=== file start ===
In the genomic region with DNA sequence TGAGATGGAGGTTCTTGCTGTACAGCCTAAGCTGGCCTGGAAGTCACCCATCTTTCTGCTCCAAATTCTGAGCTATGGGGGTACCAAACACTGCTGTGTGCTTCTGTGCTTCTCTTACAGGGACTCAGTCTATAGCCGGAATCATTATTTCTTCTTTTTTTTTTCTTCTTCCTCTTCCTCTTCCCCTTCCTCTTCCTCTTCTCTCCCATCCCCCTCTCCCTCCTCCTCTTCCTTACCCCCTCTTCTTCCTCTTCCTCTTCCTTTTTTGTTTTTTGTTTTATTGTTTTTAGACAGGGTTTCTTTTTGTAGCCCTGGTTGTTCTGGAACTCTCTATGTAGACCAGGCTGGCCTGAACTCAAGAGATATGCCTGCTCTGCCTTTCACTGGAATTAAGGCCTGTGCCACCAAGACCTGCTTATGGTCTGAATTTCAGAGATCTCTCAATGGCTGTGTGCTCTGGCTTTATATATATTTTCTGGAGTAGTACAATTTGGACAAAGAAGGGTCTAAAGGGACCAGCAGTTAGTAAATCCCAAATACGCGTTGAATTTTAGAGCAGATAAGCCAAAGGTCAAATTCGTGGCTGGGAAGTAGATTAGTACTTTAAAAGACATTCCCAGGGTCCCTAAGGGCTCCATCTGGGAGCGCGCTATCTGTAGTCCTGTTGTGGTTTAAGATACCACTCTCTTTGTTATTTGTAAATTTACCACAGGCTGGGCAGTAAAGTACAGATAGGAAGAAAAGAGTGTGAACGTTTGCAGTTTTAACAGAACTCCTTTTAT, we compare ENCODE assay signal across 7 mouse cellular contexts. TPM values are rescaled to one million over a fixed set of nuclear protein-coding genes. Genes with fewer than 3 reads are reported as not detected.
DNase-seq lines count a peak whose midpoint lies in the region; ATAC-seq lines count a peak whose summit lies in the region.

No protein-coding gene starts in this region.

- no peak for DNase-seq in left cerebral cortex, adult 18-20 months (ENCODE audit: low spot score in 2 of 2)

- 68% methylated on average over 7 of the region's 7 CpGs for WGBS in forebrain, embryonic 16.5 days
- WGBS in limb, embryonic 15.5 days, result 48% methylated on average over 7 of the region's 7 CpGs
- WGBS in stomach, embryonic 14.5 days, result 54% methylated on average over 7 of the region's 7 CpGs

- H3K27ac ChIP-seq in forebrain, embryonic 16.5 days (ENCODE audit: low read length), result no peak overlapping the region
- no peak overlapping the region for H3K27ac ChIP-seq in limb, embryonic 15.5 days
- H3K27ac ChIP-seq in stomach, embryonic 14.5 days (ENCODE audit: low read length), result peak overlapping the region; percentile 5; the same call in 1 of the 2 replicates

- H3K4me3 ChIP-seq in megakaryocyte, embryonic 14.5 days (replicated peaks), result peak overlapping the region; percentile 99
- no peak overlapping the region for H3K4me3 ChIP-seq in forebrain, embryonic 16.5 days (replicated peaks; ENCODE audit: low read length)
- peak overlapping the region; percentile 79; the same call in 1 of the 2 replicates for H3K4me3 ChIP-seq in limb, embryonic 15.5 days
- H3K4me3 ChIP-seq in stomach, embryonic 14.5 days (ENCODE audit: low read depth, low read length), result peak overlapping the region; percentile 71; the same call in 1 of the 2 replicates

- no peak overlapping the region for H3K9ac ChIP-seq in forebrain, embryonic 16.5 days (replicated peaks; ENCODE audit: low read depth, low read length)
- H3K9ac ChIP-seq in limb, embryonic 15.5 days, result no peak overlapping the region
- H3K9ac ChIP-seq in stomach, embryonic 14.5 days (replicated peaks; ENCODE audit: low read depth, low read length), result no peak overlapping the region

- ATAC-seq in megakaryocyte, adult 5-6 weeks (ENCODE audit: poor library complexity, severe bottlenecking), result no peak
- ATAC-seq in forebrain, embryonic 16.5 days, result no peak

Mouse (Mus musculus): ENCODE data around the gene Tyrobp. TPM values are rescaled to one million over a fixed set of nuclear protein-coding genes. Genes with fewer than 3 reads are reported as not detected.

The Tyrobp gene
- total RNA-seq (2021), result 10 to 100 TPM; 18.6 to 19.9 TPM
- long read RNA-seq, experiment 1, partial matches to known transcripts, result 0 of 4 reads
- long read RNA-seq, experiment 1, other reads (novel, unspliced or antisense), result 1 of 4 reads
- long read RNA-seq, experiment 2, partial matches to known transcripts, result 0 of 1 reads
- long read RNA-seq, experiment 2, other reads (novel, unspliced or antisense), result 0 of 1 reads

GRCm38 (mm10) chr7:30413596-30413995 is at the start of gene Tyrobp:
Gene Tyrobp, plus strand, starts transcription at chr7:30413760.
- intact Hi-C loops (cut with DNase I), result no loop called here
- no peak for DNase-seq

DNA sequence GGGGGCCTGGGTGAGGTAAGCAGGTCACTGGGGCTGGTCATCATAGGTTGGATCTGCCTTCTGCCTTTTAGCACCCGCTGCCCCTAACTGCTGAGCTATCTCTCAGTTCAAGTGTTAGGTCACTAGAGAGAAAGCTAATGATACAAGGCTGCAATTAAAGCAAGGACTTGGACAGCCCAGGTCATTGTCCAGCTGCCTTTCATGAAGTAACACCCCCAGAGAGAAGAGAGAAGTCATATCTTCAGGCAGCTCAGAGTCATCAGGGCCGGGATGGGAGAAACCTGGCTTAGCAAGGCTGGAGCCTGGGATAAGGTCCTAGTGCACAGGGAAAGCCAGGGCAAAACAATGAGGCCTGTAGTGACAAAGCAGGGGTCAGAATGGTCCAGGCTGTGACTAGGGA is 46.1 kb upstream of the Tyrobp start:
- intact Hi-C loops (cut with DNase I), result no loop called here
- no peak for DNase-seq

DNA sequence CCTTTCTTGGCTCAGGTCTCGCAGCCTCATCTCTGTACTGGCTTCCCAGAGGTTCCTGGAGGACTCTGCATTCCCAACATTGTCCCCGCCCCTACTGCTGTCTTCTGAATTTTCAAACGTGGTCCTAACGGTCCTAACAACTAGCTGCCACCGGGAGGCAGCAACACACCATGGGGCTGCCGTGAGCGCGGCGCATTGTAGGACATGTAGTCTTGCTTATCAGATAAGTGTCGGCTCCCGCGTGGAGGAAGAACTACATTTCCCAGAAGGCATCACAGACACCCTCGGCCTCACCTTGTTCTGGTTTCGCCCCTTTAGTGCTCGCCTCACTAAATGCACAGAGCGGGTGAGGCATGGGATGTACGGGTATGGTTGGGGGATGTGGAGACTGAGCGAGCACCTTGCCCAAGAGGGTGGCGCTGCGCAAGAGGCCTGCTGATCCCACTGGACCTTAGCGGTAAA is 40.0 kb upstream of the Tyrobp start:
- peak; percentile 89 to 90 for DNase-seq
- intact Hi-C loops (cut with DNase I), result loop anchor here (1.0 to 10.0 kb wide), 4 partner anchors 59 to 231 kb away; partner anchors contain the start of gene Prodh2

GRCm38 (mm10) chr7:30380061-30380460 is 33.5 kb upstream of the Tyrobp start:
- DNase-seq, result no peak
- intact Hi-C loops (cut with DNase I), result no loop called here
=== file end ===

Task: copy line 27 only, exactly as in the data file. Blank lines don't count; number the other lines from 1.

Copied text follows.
GRCm38 (mm10) chr7:30413596-30413995 is at the start of gene Tyrobp: